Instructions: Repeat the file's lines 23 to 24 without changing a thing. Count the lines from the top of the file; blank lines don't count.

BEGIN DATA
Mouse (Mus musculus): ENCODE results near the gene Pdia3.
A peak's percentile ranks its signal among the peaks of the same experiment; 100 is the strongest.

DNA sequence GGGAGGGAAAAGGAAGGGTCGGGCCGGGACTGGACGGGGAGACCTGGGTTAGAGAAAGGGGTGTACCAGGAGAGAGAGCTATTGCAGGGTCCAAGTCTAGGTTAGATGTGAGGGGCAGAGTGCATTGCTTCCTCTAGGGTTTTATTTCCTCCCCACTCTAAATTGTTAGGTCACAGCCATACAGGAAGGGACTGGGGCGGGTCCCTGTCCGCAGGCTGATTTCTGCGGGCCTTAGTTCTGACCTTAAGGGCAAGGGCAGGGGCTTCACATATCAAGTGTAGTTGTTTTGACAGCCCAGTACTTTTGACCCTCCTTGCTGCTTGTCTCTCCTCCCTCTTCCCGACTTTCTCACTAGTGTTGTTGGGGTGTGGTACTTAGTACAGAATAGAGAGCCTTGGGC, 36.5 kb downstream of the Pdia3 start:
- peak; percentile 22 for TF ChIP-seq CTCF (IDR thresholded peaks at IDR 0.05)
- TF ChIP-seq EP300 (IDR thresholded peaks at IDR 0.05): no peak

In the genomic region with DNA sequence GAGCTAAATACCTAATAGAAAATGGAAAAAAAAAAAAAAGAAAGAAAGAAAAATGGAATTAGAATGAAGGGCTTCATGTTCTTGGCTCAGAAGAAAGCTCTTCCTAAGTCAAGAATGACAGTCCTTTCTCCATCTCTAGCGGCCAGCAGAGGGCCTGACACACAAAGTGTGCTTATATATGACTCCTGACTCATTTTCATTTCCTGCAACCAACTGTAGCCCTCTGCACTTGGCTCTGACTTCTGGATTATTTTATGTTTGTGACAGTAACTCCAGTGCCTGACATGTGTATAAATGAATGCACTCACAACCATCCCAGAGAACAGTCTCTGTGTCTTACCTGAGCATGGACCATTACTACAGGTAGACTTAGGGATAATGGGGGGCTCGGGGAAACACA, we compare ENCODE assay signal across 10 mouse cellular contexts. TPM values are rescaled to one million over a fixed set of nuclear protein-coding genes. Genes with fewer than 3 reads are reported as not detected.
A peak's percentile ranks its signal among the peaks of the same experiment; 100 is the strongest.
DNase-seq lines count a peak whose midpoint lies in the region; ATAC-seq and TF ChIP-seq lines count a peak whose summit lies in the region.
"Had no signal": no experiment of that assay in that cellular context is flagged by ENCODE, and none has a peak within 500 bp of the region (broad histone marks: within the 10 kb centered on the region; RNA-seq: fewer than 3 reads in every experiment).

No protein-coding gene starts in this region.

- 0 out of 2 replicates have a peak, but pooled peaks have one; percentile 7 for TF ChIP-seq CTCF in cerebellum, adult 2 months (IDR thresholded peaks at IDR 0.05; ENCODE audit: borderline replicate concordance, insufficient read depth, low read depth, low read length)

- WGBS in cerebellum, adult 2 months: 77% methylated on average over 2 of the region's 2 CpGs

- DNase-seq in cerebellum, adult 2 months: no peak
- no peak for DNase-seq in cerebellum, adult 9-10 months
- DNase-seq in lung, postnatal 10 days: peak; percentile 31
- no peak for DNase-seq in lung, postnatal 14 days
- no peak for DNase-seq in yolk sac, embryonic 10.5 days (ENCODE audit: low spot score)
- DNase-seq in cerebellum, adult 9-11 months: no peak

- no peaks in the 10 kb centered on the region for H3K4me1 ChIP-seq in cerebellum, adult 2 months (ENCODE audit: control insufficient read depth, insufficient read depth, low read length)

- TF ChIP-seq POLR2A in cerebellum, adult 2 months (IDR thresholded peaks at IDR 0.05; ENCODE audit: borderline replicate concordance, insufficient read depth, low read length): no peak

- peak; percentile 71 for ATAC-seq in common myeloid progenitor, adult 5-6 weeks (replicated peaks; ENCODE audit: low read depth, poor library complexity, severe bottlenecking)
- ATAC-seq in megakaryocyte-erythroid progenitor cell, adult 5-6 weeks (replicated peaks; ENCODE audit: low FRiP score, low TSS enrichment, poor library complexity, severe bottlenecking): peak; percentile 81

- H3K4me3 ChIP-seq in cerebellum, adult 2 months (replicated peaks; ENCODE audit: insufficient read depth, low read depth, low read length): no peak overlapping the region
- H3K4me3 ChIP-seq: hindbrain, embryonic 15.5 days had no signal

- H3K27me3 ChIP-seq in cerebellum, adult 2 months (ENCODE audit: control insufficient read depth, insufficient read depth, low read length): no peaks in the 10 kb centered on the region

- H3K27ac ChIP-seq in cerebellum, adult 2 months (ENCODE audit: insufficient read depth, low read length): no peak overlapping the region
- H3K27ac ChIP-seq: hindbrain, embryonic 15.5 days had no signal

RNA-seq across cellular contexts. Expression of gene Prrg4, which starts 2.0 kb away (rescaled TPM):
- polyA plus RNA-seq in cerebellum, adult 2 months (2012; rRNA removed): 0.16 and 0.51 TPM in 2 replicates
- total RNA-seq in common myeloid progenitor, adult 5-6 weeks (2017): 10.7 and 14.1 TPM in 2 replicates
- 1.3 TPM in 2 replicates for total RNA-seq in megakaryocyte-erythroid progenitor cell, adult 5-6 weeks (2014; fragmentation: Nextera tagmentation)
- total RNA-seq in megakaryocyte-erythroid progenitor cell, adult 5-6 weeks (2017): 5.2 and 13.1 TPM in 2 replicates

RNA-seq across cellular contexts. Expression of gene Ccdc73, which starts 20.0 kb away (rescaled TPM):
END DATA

- H3K4me3 ChIP-seq in cerebellum, adult 2 months (replicated peaks; ENCODE audit: insufficient read depth, low read depth, low read length): no peak overlapping the region
- H3K4me3 ChIP-seq: hindbrain, embryonic 15.5 days had no signal